I’m what you call a quiet person, mostly an introvert. I’m not very good at volunteering information about myself, but if you ask me what I think I’ll tell you. In a crowded room I will seek out that one person I can engage with instead of participating in group conversation. I will ask lots of questions and listen intently. Someone once summed me up as reticent (which I had to go look up). This is a good word for me.
Yet in spite of my quiet nature I can be outgoing. I can converse and smile, put on my extrovert overcoat. However, I can only do this if I have a platform or a role to fill. Like teaching yoga, for instance: I try to talk with every student in my class if possible, some of them regulars but many of them new faces that come and go. I can stand in front of the class and teach without a lick of nervousness. It’s important for me to be this way—to make people feel welcome and create connections, to be a leader—and therefore I can fill the role because the stage is set. Or when I used to work at a coffee shop: I had no problem being talkative and engaging with customers, but again it was expected of me, not only by my employer but by the customers; they needed a chipper barista. Transitioning into this talkative, engaging persona is like flipping a switch or playing a part. I know how to do it, but I have to consciously make it happen, otherwise I will stay more or less reserved.
The other night I was listening in on one of the conference calls required for my Holy Yoga training. It is a guided meditation, but at the end the moderator asks questions for anyone to respond to. Now, I don’t do well in group conversations; I just get too nervous. Whenever you do those ice breakers in new social settings and everyone has to go around the room and say a little about themselves, I hate those situations. I get all sweaty and my heart races and I stress over every word I say. Likewise for the conference calls for my training: even though no one can see me, I still have the same physical reaction when I participate in the conversation.
So back to the other night: at the end of the call she asked a question, and it took a while for one person to finally share something. And then she asked another question, one that I felt I could contribute to, so I decided to share. Well, after I started talking for a little bit —say two minutes?—she ended up cutting me off mid sentence. She was very gentle and diplomatic about it, but it was awkward, for her and for me, and probably for everyone else listening in. Did I say something wrong? Was I rambling? Was it just for the sake of time?
Needless to say, I was so embarrassed. For days I was embarrassed. I replayed the dialogue, regretted ever saying anything, analyzed the conversation inside out. Don’t you know? I’m the reticent one—the one tentative to reveal my thoughts and emotions because I don’t want to share them unless I know you want to hear them, and I didn’t even want to talk in the first place but I wanted to step out of my comfort zone and work towards being more open and vulnerable and bam! I got shut down. Big time.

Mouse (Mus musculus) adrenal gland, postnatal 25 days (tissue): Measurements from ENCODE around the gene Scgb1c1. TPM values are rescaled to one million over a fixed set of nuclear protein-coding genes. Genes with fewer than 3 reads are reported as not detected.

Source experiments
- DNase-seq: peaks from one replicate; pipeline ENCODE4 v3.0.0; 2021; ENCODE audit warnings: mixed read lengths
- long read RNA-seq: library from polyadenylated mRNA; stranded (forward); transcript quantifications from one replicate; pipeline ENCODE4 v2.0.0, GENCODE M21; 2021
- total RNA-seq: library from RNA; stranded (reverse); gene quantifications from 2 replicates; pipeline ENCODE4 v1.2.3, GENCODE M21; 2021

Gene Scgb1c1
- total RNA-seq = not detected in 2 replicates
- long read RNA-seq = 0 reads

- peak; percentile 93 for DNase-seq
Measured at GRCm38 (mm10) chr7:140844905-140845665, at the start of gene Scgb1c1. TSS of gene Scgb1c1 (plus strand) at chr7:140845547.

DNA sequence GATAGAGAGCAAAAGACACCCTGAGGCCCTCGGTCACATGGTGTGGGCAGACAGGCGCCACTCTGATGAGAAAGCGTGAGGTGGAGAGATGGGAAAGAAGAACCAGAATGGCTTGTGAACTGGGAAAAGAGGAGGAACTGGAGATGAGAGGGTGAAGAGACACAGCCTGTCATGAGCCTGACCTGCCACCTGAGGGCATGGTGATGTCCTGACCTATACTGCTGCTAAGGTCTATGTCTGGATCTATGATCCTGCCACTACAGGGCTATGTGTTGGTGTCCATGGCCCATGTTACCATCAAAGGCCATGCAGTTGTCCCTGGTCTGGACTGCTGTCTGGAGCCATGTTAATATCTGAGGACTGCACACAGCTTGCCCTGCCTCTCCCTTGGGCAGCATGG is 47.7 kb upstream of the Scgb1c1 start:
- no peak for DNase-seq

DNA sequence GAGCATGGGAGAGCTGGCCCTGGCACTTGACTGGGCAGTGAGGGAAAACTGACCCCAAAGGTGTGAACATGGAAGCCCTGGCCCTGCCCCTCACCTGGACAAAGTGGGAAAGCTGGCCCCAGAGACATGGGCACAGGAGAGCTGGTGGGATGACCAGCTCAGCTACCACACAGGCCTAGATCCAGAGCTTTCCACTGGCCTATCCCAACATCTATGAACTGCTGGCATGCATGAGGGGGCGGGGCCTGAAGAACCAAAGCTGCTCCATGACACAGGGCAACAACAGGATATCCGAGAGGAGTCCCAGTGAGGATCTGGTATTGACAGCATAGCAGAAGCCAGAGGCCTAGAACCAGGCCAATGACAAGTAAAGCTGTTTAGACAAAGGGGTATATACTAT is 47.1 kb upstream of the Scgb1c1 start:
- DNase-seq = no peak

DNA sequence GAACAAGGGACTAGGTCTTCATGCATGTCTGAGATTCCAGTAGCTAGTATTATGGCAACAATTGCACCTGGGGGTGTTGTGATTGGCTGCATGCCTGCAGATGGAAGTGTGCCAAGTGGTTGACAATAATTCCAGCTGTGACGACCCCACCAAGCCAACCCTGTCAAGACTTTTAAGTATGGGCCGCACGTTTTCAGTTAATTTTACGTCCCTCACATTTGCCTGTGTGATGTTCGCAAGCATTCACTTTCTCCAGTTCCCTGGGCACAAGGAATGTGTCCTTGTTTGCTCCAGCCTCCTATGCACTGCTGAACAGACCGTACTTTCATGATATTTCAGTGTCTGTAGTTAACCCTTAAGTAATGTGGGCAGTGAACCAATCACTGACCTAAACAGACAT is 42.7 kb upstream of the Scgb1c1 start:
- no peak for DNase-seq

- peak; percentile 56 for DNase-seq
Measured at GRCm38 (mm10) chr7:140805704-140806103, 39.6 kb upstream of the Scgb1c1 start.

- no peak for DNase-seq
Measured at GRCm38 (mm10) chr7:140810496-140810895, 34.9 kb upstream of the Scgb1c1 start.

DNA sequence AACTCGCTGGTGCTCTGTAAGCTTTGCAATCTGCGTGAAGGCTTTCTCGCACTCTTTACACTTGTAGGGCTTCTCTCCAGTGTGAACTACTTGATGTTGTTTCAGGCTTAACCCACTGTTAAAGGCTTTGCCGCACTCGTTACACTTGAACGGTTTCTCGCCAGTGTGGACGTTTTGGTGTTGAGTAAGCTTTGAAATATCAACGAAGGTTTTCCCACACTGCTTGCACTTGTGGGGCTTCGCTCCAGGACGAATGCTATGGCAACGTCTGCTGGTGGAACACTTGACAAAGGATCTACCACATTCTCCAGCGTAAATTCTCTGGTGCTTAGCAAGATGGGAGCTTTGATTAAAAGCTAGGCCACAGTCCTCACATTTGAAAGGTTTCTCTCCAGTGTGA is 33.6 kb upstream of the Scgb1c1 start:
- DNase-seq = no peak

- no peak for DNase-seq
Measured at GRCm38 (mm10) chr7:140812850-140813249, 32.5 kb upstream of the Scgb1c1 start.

It’s been a long time since I experienced this intensity of embarrassment. On my list of unbearable emotions, embarrassment ranks second to deep loss in terms of just how uncomfortable an inescapable the feeling is—which may seem a little dramatic. I know it probably depends a lot on context (this was not a farted-in-front-of-a-stranger kind of experience), and likely has much to do with my personality (wanting to be perfect and please everyone). For someone else this unbearable emotion might be anger or envy, and they could easily let go of an embarrassing moment.
Several years ago I read a memoir called A Year by the Sea, which introduced me to the idea of acknowledging and embracing emotions, even if they are uncomfortable; of being aware of the way something feels instead of always trying to escape it or make it better. As a way of implementing this practice, I once stood outside in the cold while pumping gas instead of waiting in the car. I felt the wind and chill seep through my clothes and begin to stiffen my bones. Relax, feel, stop fighting it. I realize this may seem strange or quite stupid, but it was amazing how challenging it was to endure those few minutes of discomfort. Even now when my pores start to open and melt in the hot Texas sun, my first inclination is to get inside, but I make myself embrace the heat and the sweat, to sort of marinate in the discomfort until it passes.
So what about embarrassment? Can I embrace this squirming, flush-faced feeling in all of its awful glory? Sadness I can do—anger, stress; I can breathe into them and just let go, let it be. But this one will take some time. I will have to learn to cope with and embrace the awkwardness of embarrassment, especially if I’m going to continue my efforts to be more transparent and vulnerable, because this won’t be the last time I get shut down. I will say things or write things that people won’t like; I will not always be eloquent or articulate when I express myself; I will probably say too much or lack clarity.
Ultimately, I have to let go of caring so much about what other people think, and I mustn’t retreat from vulnerability. I’d rather be brave. Because the world—rather, my small “world” of people, relationships, and places—needs me to be willing to share my thoughts, even if no one’s asked me to speak them. And for that matter, we all need to do this—to be more open and vulnerable and brave. Imagine the depth of connection and authenticity this would create in our lives! This takes courage and practice. Lots of practice. My hope is that one day I will be able to flip a switch, to step onto the platform of transparency and share my thoughts without a hint of hesitation—because it’s needed.